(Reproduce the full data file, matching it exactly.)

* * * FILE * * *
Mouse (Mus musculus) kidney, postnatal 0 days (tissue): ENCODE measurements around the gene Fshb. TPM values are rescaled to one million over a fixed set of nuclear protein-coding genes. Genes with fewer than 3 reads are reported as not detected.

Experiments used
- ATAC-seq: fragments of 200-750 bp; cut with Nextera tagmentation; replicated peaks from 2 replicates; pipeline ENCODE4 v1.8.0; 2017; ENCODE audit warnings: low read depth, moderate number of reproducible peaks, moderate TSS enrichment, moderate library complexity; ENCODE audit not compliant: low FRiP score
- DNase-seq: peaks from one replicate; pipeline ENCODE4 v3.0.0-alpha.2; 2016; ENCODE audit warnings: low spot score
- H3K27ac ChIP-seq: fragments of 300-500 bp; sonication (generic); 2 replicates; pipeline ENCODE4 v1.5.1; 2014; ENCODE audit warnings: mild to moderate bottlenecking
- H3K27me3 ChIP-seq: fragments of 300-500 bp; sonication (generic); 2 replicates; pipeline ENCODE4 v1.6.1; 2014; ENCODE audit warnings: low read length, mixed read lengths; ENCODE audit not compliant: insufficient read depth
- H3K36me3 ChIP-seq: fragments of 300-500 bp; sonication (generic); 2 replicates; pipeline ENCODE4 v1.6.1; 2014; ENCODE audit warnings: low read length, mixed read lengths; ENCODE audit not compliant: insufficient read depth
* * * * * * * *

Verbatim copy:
Mouse (Mus musculus) kidney, postnatal 0 days (tissue): ENCODE measurements around the gene Fshb. TPM values are rescaled to one million over a fixed set of nuclear protein-coding genes. Genes with fewer than 3 reads are reported as not detected.

Experiments used
- ATAC-seq: fragments of 200-750 bp; cut with Nextera tagmentation; replicated peaks from 2 replicates; pipeline ENCODE4 v1.8.0; 2017; ENCODE audit warnings: low read depth, moderate number of reproducible peaks, moderate TSS enrichment, moderate library complexity; ENCODE audit not compliant: low FRiP score
- DNase-seq: peaks from one replicate; pipeline ENCODE4 v3.0.0-alpha.2; 2016; ENCODE audit warnings: low spot score
- H3K27ac ChIP-seq: fragments of 300-500 bp; sonication (generic); 2 replicates; pipeline ENCODE4 v1.5.1; 2014; ENCODE audit warnings: mild to moderate bottlenecking
- H3K27me3 ChIP-seq: fragments of 300-500 bp; sonication (generic); 2 replicates; pipeline ENCODE4 v1.6.1; 2014; ENCODE audit warnings: low read length, mixed read lengths; ENCODE audit not compliant: insufficient read depth
- H3K36me3 ChIP-seq: fragments of 300-500 bp; sonication (generic); 2 replicates; pipeline ENCODE4 v1.6.1; 2014; ENCODE audit warnings: low read length, mixed read lengths; ENCODE audit not compliant: insufficient read depth